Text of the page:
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Entries with the tag: carlo colaiacovo
The Philadelphia Flyers have signed 6-1, 200-lb free-agent defenseman Carlo Colaiacovo, according to general manager Ron Hextall.
Colaiacovo, 31 (1/27/1983), is a veteran of 401 NHL games over 11 seasons. He most recently was with the St. Louis Blues, where he posted a goal and three assists for four points in 25 games last season. Colaiacovo played a total of five seasons with the Blues, who acquired him from Toronto on November 4, 2008 with Alex Steen in exchange for Lee Stempniak. He spent the 2012-13 season with Detroit, appearing in six games, before re-signing with St. Louis before last season.
In those 401 games with Toronto, St. Louis and Detroit, Colaiacovo has posted 31 goals and 133 assists for 144 points, along with 211 PIM. He was drafted by Toronto in the first round (17th overall) of the 2001 NHL Entry Draft.
Carlo Colaiacovo got up.
Detroit, MI... Detroit Red Wings Executive Vice President and General Manager Ken Holland today announced that the team has signed free agent defenseman Carlo Colaiacovo to a two-year deal. In accordance with team policy, additional terms of the contract were not disclosed.
Colaiacovo, 29, was originally a first-round selection (17th overall) of the Toronto Maple Leafs in the 2001 National Hockey League Entry Draft. The 6-1, 200-lb. rearguard played in 111 games over parts of six seasons with Toronto registering 33 points (12-21-33) and 57 PIM in a Maple Leafs uniform. On November 24, 2008, Colaiacovo was traded to the St. Louis Blues with teammate Alexander Steen in exchange for Lee Stempniak. Colaiacovo spent the past four seasons patrolling the blue-line in St. Louis, skating in 259 games for the Blues, collecting 106 points (18-88-106) and 134 PIM. In total, the nine-year NHL veteran has appeared in 370 career games, posting 139 points (30-109-139) and 191 PIM.
ST. LOUIS – St. Louis Blues Executive Vice President and General Manager Doug Armstrong announced today the club has activated defenseman Carlo Colaiacovo from injured reserve. Colaiacovo has missed the last five games after suffering an upper body injury in the second period of the Blues’ season opener against Nashville on October 8.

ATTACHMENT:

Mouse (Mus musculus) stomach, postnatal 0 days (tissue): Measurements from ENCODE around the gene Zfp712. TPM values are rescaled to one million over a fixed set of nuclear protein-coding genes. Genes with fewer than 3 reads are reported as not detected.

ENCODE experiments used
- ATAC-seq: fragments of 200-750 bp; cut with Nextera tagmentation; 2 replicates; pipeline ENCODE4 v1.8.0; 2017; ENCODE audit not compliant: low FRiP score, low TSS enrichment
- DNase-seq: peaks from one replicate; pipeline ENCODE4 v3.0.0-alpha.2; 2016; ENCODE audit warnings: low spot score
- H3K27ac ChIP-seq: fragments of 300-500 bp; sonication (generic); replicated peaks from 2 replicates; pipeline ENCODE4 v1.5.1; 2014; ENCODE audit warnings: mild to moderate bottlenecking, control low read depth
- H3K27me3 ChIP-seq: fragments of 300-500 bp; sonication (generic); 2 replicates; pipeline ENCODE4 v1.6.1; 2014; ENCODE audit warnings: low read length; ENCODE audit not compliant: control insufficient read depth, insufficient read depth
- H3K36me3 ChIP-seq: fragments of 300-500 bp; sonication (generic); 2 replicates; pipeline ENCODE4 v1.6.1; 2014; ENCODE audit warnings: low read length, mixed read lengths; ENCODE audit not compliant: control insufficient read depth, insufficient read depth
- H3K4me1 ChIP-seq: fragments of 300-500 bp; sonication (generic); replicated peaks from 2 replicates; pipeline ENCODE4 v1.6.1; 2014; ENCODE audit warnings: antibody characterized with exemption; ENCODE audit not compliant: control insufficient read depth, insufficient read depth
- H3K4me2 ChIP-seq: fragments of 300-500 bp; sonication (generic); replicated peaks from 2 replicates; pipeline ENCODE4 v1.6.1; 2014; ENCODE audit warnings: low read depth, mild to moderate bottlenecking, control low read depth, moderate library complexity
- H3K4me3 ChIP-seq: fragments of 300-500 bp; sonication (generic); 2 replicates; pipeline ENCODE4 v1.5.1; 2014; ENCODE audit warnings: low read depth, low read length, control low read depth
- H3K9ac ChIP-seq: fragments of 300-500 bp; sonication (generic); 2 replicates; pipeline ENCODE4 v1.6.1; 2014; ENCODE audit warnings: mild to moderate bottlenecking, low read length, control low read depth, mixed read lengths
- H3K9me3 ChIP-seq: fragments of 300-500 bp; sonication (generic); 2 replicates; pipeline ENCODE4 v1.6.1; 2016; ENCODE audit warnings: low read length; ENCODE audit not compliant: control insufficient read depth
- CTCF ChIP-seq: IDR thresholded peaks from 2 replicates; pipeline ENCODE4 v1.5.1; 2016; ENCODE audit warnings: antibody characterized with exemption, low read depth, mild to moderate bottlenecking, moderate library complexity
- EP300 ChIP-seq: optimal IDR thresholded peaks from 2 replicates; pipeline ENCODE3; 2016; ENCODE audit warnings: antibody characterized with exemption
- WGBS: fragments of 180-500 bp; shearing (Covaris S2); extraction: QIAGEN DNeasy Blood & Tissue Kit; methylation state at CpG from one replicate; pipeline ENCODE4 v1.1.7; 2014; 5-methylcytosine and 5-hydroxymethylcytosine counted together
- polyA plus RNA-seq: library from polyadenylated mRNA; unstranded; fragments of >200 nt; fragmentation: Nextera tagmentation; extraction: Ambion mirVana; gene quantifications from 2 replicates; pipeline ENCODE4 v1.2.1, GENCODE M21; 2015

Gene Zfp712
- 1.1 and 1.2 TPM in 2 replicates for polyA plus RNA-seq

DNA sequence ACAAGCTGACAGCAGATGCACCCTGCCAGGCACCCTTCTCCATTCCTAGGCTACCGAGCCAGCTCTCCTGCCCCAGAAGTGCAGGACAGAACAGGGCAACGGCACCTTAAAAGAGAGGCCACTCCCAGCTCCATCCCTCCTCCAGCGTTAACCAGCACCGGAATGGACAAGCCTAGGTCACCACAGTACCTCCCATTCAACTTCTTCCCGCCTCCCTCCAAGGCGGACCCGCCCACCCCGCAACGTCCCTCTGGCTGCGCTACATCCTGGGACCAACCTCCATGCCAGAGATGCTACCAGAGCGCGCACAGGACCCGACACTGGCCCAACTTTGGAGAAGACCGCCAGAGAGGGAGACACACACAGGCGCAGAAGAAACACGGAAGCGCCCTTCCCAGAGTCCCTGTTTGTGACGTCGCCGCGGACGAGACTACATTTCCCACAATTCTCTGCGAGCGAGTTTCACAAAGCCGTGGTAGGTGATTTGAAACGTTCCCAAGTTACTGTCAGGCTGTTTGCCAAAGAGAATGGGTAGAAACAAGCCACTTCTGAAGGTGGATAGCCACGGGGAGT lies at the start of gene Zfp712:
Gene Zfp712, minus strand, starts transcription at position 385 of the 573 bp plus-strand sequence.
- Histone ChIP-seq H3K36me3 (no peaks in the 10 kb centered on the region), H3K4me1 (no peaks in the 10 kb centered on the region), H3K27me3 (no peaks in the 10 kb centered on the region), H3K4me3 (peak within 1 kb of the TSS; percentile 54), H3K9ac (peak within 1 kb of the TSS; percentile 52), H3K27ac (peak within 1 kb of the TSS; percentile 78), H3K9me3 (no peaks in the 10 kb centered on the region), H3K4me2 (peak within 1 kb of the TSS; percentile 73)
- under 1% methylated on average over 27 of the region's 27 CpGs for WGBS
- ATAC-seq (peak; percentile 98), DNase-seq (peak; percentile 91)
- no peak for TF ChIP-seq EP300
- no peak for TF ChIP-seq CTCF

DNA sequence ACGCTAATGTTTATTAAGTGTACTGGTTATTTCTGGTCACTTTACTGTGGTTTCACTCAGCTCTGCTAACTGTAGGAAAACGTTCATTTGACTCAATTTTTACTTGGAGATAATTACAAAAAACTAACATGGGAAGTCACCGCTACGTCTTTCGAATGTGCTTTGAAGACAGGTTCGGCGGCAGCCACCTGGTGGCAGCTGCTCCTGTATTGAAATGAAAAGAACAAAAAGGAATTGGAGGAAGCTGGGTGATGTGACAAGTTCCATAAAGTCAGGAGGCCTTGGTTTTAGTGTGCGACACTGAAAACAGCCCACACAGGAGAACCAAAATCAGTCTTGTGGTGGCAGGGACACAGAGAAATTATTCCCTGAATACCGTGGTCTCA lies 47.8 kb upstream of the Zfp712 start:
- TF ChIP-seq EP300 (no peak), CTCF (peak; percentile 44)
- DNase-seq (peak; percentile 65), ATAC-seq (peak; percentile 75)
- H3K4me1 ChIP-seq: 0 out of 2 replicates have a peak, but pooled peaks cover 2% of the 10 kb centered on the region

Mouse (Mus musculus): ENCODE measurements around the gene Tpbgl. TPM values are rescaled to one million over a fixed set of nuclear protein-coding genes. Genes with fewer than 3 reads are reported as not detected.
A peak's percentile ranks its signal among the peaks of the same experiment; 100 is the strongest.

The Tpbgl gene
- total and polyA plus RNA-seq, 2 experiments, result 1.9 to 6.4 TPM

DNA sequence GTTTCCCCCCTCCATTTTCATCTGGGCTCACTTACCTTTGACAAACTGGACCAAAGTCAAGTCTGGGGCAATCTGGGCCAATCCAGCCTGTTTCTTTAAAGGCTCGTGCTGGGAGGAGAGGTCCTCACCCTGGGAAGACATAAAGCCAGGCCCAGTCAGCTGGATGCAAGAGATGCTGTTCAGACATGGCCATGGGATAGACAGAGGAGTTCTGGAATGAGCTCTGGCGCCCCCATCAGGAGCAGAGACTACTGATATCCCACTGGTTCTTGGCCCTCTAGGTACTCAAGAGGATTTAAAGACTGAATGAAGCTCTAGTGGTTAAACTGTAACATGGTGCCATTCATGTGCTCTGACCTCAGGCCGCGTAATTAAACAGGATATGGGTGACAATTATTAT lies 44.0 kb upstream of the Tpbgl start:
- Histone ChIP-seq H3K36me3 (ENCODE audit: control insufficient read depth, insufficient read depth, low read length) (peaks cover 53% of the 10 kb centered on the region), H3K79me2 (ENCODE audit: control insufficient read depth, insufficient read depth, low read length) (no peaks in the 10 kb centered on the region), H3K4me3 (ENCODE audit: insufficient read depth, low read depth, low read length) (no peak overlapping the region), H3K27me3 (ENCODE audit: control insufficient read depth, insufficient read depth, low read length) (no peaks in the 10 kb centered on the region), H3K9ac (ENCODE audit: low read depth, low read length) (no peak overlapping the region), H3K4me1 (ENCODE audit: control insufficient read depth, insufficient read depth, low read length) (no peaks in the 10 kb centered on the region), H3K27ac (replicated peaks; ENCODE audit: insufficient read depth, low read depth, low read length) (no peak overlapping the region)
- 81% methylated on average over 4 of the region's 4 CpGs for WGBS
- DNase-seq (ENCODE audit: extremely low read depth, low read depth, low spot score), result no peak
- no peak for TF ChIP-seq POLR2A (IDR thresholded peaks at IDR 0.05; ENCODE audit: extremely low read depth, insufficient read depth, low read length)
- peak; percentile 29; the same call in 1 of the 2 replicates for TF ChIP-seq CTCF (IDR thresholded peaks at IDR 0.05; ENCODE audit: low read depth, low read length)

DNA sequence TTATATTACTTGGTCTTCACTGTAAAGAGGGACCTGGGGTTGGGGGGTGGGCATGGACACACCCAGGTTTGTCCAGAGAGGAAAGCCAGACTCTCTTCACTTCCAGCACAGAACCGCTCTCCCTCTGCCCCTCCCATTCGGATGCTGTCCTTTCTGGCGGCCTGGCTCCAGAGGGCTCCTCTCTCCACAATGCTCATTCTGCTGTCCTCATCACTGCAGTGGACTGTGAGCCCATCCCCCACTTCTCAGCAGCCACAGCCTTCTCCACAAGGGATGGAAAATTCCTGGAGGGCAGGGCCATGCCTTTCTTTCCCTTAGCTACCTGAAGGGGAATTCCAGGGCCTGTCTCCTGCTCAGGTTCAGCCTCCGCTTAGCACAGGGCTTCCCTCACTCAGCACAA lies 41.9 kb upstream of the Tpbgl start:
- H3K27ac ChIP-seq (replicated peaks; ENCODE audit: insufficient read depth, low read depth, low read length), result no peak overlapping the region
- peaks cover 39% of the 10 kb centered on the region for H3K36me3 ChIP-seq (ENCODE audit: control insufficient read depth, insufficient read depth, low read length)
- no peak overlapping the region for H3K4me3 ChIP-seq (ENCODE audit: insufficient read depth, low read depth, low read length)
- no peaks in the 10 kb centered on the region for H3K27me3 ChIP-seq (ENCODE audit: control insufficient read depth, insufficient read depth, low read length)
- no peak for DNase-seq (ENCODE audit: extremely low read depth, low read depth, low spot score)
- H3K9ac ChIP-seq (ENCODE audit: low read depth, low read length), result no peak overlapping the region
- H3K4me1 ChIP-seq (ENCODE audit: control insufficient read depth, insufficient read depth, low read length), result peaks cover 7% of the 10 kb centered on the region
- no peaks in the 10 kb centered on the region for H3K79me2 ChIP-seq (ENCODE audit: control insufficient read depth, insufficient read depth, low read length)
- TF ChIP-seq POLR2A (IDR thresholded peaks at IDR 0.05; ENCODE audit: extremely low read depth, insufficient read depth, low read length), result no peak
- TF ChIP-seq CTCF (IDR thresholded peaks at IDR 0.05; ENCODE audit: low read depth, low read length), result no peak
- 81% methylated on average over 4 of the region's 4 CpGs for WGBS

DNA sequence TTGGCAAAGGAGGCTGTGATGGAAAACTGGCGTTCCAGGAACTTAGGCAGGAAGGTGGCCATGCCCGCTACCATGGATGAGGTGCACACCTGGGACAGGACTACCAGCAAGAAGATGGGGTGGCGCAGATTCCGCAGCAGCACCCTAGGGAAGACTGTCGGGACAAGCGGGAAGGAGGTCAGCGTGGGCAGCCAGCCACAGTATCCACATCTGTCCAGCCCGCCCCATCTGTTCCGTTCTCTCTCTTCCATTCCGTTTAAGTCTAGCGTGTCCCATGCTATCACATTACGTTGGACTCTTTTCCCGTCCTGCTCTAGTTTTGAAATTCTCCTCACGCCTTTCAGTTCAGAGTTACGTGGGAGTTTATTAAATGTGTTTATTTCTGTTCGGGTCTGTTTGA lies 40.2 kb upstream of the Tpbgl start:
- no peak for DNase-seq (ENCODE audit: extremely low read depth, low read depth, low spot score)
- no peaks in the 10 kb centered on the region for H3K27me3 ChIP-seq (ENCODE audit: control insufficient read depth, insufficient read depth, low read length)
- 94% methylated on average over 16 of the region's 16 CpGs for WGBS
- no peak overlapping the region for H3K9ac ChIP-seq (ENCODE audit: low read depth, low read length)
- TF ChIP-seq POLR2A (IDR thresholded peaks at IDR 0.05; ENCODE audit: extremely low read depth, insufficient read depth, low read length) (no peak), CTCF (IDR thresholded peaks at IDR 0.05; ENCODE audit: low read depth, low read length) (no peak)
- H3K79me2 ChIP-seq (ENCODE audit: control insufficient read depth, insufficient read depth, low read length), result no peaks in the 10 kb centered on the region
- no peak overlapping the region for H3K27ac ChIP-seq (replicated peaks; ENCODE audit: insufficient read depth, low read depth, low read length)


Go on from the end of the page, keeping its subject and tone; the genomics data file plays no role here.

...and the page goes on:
via Josh Cooper of the Tennessean,
With his arms folded in the Nashville locker room, Jordin Tootoo wore a look of confusion after Nashville’s 3-0 loss to the St. Louis Blues on Thursday.
With 6:49 remaining in the third period, Tootoo was given a five-minute game misconduct major for charging at defenseman Carlo Colaiacovo. Tootoo lowered his shoulder and exploded into Colaiacovo behind the net. The Blues player fell to the ice, giving St. Louis a power play that it converted into its final goal.
Colaiacovo did not return. Tootoo defended the hit.
“Obviously, my understanding is it was a blow to the head,” Tootoo said. “You look at the replay, shoulder-on-shoulder, it’s a tough league to play in — keep your head up out there. I think the bottom line, when you hit someone hard, the refs are going to take a second look at it. I’m speechless.”...
“I saw a shoulder-to-shoulder check, and he didn’t leave his feet, so I’m a little bit confused on that,” Trotz said.
Watch the hit below…
from Jeff Gordon of the St. Louis Post-Dispatch,
Winger Lee Stempniak was the rarest of commodities, a real offensive threat drafted and developed by the Blues.
So his departure for underachieving Maple Leafs Alex Steen, a versatile forward, and Carlo Colaiacovo, a rangy defenseman, is a bit of a head scratcher….
How could the Blues give up on a home-grown shooter who scored 27 goals two years ago and was producing at a point-per-game pace this season?
We’ll need some convincing in this corner of cyberspace. This deal sounds suspiciously like a Ron Caron trade, moving a potential standout for depth.
We’re not saying Colaiacovo is Murray Baron and Steen is Ron Sutter, but . . .
from Mike Zeisberger of the Toronto Sun, ...
while Leafs coach Ron Wilson said he did not expect Colaiacovo’s ailment to be an issue, watching the defenceman limping around suggested otherwise….
Acknowledging that Colaiacovo was en route to having X-rays taken, Wilson suggested that Colaiacovo’s injury-plagued history is related to less-than-ideal physical conditioning.
“The big thing with Carlo — and I tell him that every day — is that ‘You’re not in very good shape. It leads to all the other issues in the past’,” Wilson said, adding the organization is working with Colaiacovo to improve his preparation.